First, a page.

Uncontacted Indians in danger

May 31, 2003

This page was created in 2003 and may contain language which is now outdated.

The Ayoreo-Totobiegosode Indians of western Paraguay are the last uncontacted Indians south of the Amazon basin. They now face a real crisis, and Survival considers this one of the most urgent cases in the whole of South America.

The land being claimed on the Indians' behalf by their supporters in Paraguay was until recently mostly undisturbed scrub forest and grassland, in the hands of large landowning companies. Recently two landowners have sold their properties to Brazilian companies, which are intent on exploiting the valuable hardwoods in the forest, and clearing the scrub for cattle-ranching. Several of the injunctions preventing any work on the land have recently been lifted by a local court: the Indians' supporters are appealing against the decision.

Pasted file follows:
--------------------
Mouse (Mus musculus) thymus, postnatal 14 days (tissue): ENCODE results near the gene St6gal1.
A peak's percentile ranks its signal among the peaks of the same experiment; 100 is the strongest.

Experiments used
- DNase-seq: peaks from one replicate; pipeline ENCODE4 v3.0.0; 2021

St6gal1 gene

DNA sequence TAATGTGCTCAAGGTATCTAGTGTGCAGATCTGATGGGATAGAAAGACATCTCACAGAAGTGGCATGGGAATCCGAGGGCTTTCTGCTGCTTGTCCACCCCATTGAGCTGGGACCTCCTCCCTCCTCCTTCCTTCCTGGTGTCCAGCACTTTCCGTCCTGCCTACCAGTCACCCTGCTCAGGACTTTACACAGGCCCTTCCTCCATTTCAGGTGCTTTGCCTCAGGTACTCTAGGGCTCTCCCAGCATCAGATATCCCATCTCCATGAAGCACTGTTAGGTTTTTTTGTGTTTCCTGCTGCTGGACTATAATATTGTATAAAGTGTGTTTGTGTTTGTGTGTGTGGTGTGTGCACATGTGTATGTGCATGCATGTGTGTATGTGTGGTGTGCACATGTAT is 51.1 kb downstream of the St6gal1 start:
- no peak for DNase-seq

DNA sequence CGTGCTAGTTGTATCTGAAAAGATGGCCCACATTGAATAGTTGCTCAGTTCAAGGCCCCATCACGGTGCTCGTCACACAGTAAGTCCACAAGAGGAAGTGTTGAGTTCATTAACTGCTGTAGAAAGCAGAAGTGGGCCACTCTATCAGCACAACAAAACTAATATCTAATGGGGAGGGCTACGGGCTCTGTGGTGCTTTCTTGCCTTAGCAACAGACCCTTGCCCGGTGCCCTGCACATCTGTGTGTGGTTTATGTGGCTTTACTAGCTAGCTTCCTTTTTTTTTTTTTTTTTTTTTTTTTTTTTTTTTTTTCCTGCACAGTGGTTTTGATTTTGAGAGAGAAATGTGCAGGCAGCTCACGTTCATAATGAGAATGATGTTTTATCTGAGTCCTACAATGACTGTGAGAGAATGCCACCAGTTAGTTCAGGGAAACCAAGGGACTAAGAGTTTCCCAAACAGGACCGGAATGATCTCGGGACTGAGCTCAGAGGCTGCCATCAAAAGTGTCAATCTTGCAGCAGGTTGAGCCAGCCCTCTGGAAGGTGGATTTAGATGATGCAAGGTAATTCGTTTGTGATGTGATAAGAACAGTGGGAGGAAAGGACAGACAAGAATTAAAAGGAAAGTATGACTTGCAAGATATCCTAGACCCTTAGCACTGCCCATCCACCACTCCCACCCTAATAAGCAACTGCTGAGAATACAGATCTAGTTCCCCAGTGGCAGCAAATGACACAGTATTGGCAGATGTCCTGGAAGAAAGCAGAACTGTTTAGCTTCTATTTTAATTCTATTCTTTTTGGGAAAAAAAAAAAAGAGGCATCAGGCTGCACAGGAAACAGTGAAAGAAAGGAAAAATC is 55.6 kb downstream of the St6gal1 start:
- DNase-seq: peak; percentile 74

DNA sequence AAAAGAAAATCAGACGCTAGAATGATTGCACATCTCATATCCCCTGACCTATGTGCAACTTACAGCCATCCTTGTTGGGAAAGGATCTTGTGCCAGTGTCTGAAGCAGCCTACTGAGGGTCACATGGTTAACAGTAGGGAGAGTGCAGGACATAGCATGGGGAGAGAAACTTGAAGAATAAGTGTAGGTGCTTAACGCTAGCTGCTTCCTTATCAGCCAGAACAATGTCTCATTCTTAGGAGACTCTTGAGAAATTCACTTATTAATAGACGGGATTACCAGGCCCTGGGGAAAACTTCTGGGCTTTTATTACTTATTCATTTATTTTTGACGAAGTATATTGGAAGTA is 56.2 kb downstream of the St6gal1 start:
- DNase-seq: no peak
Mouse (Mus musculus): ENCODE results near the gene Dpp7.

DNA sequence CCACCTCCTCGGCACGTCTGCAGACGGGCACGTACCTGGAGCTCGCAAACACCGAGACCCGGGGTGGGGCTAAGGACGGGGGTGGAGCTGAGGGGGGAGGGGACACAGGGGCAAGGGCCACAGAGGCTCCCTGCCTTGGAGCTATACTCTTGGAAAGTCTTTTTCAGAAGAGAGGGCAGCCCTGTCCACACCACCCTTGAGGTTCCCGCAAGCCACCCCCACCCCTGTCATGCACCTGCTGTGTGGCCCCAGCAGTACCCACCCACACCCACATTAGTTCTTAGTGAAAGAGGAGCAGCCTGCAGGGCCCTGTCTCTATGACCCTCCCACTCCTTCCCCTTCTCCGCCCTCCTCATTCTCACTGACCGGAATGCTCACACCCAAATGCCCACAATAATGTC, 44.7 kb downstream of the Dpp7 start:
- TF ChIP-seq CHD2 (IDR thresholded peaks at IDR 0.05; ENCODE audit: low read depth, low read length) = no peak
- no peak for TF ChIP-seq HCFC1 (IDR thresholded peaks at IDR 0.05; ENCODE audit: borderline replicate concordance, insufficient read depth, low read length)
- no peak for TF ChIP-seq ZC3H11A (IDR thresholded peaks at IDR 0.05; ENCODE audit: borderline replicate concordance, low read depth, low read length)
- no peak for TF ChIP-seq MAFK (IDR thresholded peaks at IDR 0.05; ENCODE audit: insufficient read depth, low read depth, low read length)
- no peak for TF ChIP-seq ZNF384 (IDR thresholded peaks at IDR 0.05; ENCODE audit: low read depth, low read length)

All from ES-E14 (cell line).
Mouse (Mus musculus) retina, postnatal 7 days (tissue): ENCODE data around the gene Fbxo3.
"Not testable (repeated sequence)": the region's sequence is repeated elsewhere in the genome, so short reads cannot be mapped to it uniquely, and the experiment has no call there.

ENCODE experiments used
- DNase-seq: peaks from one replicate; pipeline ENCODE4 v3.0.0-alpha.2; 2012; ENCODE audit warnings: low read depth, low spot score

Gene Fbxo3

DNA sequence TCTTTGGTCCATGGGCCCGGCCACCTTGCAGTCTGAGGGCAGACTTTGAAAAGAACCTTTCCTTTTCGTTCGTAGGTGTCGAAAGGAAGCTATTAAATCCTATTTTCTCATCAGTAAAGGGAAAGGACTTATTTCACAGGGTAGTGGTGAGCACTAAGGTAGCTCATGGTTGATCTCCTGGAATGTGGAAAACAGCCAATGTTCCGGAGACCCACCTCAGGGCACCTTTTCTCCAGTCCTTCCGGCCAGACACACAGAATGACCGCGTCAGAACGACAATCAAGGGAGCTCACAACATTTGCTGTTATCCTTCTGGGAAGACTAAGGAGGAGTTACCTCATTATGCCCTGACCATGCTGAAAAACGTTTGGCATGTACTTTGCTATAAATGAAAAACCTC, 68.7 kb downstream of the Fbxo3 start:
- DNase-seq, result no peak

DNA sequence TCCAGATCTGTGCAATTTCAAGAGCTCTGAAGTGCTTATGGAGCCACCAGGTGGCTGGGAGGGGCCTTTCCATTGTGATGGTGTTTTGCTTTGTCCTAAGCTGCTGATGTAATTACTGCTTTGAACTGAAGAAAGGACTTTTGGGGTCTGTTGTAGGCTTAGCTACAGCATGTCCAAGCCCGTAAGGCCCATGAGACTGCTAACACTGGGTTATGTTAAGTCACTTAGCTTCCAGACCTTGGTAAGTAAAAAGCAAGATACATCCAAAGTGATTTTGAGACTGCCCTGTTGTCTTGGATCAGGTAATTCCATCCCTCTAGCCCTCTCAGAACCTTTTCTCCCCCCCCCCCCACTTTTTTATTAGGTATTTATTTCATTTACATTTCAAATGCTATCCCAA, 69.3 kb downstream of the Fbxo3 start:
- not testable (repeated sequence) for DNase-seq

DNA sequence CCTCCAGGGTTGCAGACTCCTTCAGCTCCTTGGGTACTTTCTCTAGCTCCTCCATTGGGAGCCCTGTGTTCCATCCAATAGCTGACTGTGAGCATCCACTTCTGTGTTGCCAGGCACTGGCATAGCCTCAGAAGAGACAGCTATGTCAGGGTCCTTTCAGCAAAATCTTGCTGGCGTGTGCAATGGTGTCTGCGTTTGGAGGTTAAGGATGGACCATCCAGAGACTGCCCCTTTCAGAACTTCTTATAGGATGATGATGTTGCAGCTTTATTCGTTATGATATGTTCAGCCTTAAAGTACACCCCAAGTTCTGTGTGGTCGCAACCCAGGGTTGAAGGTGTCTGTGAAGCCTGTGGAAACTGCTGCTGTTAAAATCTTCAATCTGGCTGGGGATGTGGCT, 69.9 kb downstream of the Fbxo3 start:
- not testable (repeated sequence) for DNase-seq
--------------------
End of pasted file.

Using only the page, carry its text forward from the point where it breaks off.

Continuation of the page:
However, overflights of the area show huge tracks bulldozed into the forest, even in areas still protected by injunctions.

The land surrounding the claim is being illegally and rapidly logged, and there is real concern that unless the government fulfils its constitutional obligations to title the land to the Indians quickly, their land will be invaded and logged, and there will be a violent and disastrous encounter with the loggers.

A new President has just taken office in Paraguay; he should be made aware of the huge international concern for the Totobiegosode's fate, and urged to recognise their land rights immediately.